Although the above chart does not generate any overall correlation, I can characterize three distinct areas of the chart (I have changed these definitions from the last time I referenced this chart):
- Area 1: most of the data cluster in the upper-left corner: most overbought periods last less than 20 days and sell-offs in the interim period are usually no greater than 10%. The clustering is particularly thick at 5 days or less. The implication for traders is the need to act early once an overbought period begins in order to realize potentially sudden and sharp sell-offs; otherwise wait for the next overbought period or enter a trade by day #10 or so. Recall that the average length of an overbought period is 9 days and the median is 4 days.
- Area 2: After an overbought period lasts at least 20 days, the maximum decline in the interim period is 10%. It seems just as likely for the maximum decline to be 0% as it is to be 7 or 8%. Thus, it is very difficult to short extended overbought periods, and not just because it starts to feel like they will never end. A trader should never allow a bearish position to remain large after 20 days and/or use the lessons from the analysis of overbought periods to wait until the S&P 500 has gained 10% or so before scaling up to a maximum size.
- Area 3: All the major corrections followed overbought periods lasting less than 20 days. The worst sell-offs clustered around the average duration of 9 days.
The general trading rule implied by these data: short early but in moderate size once an overbought period begins. Always save powder in case the overbought period lasts longer than 20 days and/or reduce the size of the bearish position after 20 days. Hedging against the bearish position counts as a reduction in the size of the bearish position.
Next, I looked at the maximum decline based on the duration of the interim period. Here again, there was little overall correlation. However, ALL the big declines occurred only after the interim period lasted at least 50 days and no more than 155 days. Since a trader will never know how long this period will last, it makes sense to set a target around -5% for at least starting to take some profits. After 50 days, a trader may actually consider increasing the size of the bearish position. However, the standard caution regarding oversold periods still apply: start closing bearish positions once T2108 drops to 20% or less.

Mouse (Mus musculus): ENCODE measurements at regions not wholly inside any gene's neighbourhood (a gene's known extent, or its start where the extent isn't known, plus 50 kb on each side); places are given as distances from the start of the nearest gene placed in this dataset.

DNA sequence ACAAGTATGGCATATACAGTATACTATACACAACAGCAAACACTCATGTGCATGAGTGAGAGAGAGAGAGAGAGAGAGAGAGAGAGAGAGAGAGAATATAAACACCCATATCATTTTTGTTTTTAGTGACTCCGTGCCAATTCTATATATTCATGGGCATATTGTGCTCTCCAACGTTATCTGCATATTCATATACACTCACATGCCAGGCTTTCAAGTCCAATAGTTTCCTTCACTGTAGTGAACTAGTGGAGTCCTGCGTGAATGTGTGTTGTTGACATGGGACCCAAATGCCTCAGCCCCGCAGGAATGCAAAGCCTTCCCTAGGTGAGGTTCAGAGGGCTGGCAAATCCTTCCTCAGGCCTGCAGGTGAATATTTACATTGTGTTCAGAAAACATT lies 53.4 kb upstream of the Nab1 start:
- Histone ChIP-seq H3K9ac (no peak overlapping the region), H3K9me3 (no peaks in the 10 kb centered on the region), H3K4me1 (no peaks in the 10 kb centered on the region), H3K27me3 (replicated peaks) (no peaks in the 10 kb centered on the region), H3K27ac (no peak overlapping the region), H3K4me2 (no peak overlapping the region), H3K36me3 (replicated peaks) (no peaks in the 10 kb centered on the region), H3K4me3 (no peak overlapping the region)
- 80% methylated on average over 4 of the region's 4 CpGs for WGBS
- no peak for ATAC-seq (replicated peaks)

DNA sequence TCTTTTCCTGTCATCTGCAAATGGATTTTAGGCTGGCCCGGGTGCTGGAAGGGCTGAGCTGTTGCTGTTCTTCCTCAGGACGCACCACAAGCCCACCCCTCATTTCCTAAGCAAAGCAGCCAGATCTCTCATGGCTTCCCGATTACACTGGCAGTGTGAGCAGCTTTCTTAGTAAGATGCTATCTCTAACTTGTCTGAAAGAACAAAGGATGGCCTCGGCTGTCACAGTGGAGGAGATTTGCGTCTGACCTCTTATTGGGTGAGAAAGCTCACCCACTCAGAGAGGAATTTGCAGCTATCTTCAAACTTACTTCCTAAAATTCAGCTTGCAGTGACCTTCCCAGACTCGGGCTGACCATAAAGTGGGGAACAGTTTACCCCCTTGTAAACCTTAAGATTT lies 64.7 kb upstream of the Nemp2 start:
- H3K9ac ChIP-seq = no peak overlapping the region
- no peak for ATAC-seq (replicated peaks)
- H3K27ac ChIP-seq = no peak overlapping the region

The relationship between maximum decline and the duration of the interim period becomes clearer after removing oversold periods. In other words, if an oversold period occurs during an interim period, I remove the given interim period from the dataset.
With oversold periods removed, it is clear that the largest declines happen during oversold periods. No surprise there since sell-offs bring T2108 toward the 20% threshold. This chart also makes it even clearer that a trade should start taking profits at least by the time the S&P 500 has lost 5% during the interim period.
Overall, this analysis tells traders not to expect dramatic results from shorting overbought periods, BUT the potential for large gains does exist. Traders interested only interested in implementing BULLISH positions can rest assured they have time to wait for better prices. Assuming the market is in some kind of an uptrend, bullish traders can wait for small pullbacks AFTER the overbought period ends to greatly reduce the risk of long positions.
I have one closing note on volatility. I tried but failed to include volatility as another explanatory variable for timing short-term trades. Unlike oversold periods, volatility does not seem to generate a distinct signature during overbought periods. My assumption is that because uptrends last a lot longer than downtrends, changes in volatility during overbought periods tend to remain within the noise of volatility change or trend. Regardless, I think the story shown above is sufficient to generate actionable trading rules without further complicating matters with another explanatory variable. I will however continue to think about what ways or methods could further enhance the analysis of overbought periods.
For more information on T2108 and my various analyses of this powerful indicator, see my T2108 Resource Page.
Be careful out there!
Full disclosure: long SDS, VXX shares and puts